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Is happiness something that can be achieved or is it far more elusive? Most people cannot separate the idea of being happy from how satisfied they are at work. Given the difficult economic conditions of the past few years, combined with expectations that employees must do more with much less, many find their jobs less than fulfilling.

In 2012, the Conference Board reported historic lows in job satisfaction among employees in the US and in the same year the Sloan Center on Aging & Work found only moderate satisfaction among employees in the UK.

With such shifts in satisfaction, research on happiness in the workplace is booming. In a March 2013 report, the Conference Board suggested that the study of happiness should include areas such as employee engagement, job satisfaction, and attachment to the organization.

Here are a few things we know so far. The definition of happiness is expanding. When asked what makes them happy at work, employees list a variety of factors. As one might expect, sufficient pay and enough benefits to live comfortably feature. Once those basic needs are met, other factors play an integral role in employees’ happiness at work. Psychologists have identified three different pathways to this elusive state of mind:

Making a difference and contributing to a higher purpose. Employees want to be able to make a difference in the company or community and pursue work that has meaning. They want to be a part of something that has a vision and a larger purpose.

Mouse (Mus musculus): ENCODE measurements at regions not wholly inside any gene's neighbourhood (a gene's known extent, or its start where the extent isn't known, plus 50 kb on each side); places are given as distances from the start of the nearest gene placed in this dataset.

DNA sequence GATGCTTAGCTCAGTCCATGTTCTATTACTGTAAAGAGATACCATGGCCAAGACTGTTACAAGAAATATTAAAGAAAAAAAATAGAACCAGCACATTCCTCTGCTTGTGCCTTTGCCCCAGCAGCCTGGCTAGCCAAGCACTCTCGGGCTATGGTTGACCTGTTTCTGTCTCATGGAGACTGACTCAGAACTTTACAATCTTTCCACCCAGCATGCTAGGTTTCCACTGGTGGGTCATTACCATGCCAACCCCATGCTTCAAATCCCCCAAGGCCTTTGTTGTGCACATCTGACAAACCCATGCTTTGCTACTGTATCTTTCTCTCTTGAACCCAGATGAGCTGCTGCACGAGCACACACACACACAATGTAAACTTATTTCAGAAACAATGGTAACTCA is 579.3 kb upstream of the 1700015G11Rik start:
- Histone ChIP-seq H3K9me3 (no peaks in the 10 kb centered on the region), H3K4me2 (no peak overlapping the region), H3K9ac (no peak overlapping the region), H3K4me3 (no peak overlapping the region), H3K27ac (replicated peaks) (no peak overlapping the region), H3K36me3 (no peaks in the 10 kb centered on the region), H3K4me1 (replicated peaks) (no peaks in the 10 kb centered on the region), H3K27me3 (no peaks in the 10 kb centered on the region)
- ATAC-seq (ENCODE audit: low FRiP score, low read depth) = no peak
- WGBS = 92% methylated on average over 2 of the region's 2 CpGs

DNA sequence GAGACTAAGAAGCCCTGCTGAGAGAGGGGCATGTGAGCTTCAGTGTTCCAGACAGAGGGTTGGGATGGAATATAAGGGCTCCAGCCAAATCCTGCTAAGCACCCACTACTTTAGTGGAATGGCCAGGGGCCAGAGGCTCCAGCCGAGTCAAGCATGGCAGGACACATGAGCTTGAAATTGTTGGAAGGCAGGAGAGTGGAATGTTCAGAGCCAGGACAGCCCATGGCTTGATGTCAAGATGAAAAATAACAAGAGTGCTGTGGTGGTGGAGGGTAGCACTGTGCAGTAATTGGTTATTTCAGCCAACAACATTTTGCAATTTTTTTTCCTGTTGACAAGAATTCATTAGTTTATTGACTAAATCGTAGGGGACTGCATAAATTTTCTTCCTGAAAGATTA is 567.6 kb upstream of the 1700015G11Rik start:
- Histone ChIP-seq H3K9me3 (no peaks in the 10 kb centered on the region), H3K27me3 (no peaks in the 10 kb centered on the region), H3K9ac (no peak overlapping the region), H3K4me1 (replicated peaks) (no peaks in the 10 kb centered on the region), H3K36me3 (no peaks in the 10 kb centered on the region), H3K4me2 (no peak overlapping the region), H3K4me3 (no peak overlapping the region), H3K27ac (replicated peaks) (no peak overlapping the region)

Using one’s talents. Many employees cite being able to use their skills and abilities and achieving results in their job as key factors related to their happiness at work. These employees say that they enjoy making unique contributions and adding value to the organization. As importantly, employees want their supervisors and co-workers to recognize and acknowledge their contributions. In short, they want to use their talents to benefit the organization.

Working in a positive environment. Employees want a positive work relationship with their boss, the absence of negative or toxic work elements, the necessary tools and resources to be productive and to be part of a positive team. Employees want to work in an environment where they can do their best work.